- As of 01 January 2028: third-country companies (reporting in 2029 on 2028 data).
Small and medium-sized companies can decide until 2028 not to submit sustainability reports. However, in this case, their management report must contain an explanation as to why they did not do so (comply or explain).
What extended reporting obligations will there be?
In the future, companies that fall within the scope of the CSRD will have to disclose an extensive range of sustainability-related information. The scope of reporting obligations is again being significantly expanded compared to those existing at present. The information to be reported includes, among other things, a brief description of the company's business model, strategy, and sustainability risks and opportunities. In addition, companies must define clear ESG targets.
Here, companies not only have to report on their own business activities, but must also provide information on the value chain of their products and services, including details of business relationships and supply chains.
Even if no direct obligation to act in a sustainable manner exists with regard to the items that must be reported on, the reporting obligations and the accompanying public scrutiny aim to encourage the affected companies to rethink their corporate strategy in favour of greater sustainability (nudging).
Small and medium-sized companies as well as small and non-complex financial institutions and insurers have the option of limiting sustainability reporting to information on the business model, the corporate sustainability policy and the actual and potential impact of the company on sustainability aspects and the measures taken to control these.
The reporting requirements are specified in detail by uniform and binding EU sustainability reporting standards, the preparation of which has been transferred to the European Financial Reporting Advisory Group (EFRAG). The ERFRAG’s final drafts for the European Sustainability Reporting Standards (ESRS) were submitted to the Commission on 24 November 2022, and are expected to be adopted by the Commission by June 2023 (general principles) and June 2024 (supplementary information).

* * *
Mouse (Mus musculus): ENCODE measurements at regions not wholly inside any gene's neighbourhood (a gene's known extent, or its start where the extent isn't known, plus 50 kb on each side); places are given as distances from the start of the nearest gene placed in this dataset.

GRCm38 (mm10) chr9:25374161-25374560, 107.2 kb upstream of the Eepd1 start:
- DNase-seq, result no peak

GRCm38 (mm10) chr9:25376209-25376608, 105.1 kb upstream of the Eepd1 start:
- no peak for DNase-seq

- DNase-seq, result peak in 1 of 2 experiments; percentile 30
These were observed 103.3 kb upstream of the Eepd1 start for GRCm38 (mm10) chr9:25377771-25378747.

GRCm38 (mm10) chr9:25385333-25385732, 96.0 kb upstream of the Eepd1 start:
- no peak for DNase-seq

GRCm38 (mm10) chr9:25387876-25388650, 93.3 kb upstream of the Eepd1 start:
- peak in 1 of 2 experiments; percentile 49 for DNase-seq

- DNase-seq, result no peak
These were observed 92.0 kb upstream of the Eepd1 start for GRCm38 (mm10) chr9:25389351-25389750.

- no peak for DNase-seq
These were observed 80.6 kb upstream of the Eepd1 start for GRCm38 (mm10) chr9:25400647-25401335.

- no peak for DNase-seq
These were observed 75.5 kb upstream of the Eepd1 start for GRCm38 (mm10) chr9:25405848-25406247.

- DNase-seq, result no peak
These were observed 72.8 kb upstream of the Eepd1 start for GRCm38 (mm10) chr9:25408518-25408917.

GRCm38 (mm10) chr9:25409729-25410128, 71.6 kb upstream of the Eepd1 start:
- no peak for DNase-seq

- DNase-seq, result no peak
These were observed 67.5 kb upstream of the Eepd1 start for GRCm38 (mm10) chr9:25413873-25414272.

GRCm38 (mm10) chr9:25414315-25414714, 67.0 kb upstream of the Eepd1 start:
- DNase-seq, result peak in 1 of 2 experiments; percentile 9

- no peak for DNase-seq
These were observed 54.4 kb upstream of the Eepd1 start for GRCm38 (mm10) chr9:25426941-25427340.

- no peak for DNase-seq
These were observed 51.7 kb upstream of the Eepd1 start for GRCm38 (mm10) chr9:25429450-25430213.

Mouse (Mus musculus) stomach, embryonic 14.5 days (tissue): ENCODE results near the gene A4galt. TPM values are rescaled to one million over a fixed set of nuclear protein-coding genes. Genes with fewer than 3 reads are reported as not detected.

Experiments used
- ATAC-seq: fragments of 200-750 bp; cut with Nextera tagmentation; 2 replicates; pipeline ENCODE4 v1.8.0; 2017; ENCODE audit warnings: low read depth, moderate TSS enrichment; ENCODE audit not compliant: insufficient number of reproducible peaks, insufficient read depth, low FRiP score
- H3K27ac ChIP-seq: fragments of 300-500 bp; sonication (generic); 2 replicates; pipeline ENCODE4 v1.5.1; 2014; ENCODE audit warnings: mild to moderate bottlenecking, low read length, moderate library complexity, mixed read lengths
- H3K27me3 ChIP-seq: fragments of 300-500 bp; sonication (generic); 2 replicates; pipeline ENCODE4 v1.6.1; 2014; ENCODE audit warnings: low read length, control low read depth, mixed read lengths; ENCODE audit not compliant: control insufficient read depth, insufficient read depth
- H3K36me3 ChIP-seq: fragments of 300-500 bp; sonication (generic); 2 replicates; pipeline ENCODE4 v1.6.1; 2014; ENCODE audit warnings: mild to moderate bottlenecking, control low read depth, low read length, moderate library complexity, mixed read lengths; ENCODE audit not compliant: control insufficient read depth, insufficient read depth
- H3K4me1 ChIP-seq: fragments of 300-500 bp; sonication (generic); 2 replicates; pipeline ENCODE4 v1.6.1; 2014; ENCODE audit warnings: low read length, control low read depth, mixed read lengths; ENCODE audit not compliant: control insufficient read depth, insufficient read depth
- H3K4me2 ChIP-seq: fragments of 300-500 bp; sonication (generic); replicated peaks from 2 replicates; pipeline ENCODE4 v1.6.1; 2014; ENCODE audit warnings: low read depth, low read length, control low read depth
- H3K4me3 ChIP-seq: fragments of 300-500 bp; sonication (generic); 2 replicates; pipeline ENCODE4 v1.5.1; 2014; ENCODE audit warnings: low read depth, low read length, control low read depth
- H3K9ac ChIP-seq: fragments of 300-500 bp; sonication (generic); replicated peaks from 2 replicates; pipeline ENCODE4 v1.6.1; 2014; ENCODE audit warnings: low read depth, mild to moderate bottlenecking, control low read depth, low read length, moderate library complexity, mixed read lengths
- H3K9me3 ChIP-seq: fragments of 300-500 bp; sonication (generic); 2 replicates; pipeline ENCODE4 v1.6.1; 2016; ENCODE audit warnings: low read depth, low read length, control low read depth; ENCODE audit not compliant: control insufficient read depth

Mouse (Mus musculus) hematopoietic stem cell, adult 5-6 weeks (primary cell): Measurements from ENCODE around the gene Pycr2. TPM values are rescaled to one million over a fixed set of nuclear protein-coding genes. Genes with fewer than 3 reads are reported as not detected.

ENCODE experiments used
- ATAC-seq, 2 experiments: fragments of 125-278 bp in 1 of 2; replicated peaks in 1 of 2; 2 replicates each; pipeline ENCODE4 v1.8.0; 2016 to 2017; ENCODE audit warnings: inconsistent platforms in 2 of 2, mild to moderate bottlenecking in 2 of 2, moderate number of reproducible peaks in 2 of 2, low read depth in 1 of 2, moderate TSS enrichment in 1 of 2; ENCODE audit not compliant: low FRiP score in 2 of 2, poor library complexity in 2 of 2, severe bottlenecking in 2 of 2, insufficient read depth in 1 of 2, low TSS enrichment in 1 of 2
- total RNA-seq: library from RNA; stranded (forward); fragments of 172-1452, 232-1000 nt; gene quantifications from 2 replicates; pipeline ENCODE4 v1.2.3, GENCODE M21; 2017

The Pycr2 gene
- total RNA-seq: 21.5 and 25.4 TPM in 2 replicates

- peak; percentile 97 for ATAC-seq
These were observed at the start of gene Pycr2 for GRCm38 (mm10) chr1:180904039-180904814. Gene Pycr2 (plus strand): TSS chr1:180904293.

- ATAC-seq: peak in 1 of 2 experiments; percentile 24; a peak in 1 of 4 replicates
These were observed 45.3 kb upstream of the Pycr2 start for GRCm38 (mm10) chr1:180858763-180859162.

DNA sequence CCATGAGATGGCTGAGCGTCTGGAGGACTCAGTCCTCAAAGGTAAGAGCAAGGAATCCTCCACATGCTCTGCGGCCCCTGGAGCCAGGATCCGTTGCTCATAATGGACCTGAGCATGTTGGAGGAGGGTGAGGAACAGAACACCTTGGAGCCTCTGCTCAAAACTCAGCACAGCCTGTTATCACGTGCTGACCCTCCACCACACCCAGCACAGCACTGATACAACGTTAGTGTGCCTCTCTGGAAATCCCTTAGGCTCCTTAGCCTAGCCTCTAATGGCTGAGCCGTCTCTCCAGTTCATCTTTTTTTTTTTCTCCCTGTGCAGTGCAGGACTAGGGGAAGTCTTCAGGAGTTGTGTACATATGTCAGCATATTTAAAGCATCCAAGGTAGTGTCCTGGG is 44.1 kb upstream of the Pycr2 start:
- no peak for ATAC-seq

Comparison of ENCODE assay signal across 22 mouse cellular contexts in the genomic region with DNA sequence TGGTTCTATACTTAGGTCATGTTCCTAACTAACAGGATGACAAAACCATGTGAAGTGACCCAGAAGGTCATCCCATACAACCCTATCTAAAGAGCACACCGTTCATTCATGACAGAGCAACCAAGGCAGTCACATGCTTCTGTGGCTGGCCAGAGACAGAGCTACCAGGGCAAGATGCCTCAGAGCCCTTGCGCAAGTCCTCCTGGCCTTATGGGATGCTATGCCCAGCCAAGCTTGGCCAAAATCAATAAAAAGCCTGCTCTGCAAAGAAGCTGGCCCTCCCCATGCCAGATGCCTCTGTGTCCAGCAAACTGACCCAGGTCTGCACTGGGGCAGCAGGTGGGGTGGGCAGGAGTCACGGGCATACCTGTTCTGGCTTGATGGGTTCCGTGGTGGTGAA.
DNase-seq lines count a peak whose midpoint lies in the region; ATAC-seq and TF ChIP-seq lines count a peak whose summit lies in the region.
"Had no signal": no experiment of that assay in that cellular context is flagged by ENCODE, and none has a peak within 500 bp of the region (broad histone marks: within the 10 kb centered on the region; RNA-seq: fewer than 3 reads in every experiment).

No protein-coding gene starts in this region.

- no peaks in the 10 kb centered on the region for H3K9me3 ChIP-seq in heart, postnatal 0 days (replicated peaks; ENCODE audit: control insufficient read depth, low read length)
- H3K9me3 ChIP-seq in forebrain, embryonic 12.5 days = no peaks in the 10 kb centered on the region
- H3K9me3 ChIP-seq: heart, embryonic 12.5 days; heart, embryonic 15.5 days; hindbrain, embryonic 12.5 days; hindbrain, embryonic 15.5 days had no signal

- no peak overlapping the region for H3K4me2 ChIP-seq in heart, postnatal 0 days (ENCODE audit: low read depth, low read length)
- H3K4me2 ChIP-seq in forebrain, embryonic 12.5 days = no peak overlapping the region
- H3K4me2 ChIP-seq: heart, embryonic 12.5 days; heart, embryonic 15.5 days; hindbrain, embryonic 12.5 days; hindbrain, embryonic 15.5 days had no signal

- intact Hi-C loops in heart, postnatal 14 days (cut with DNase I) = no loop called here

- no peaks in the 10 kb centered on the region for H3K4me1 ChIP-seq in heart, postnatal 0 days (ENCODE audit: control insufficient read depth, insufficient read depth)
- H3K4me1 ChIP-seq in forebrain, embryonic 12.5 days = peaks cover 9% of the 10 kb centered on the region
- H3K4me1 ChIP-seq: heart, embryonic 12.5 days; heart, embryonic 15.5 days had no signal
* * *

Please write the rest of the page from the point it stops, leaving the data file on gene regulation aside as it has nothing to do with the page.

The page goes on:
The location of the sustainability report is also to change in the future. To date, the non-financial declaration could be made either in the management report or in a separate non-financial report. This will now be a mandatory part of the management report and is subject to a limited content control by the auditor (limited assurance).
The sustainability report must be prepared in a standardised electronic format. Member states may also stipulate in national regulations that companies have to make the management report available to the public free of charge via the company website.
Violations of the sustainability reporting obligations entail a risk of coercive penalties and fines, as well as publication of the name of the person responsible for the violation (naming and shaming).
The need to obtain advice
The new reporting regulations pose considerable challenges for companies, especially for the multitude of smaller companies that were previously not subject to a sustainability reporting obligation. Since the legislative process is expected to conclude soon and the new regulations are to be implemented as planned, companies that fall under its scope definitely need to review their corresponding obligations with a sufficient time interval before the reporting year, so that they can establish the necessary processes and procedures for their reporting in good time.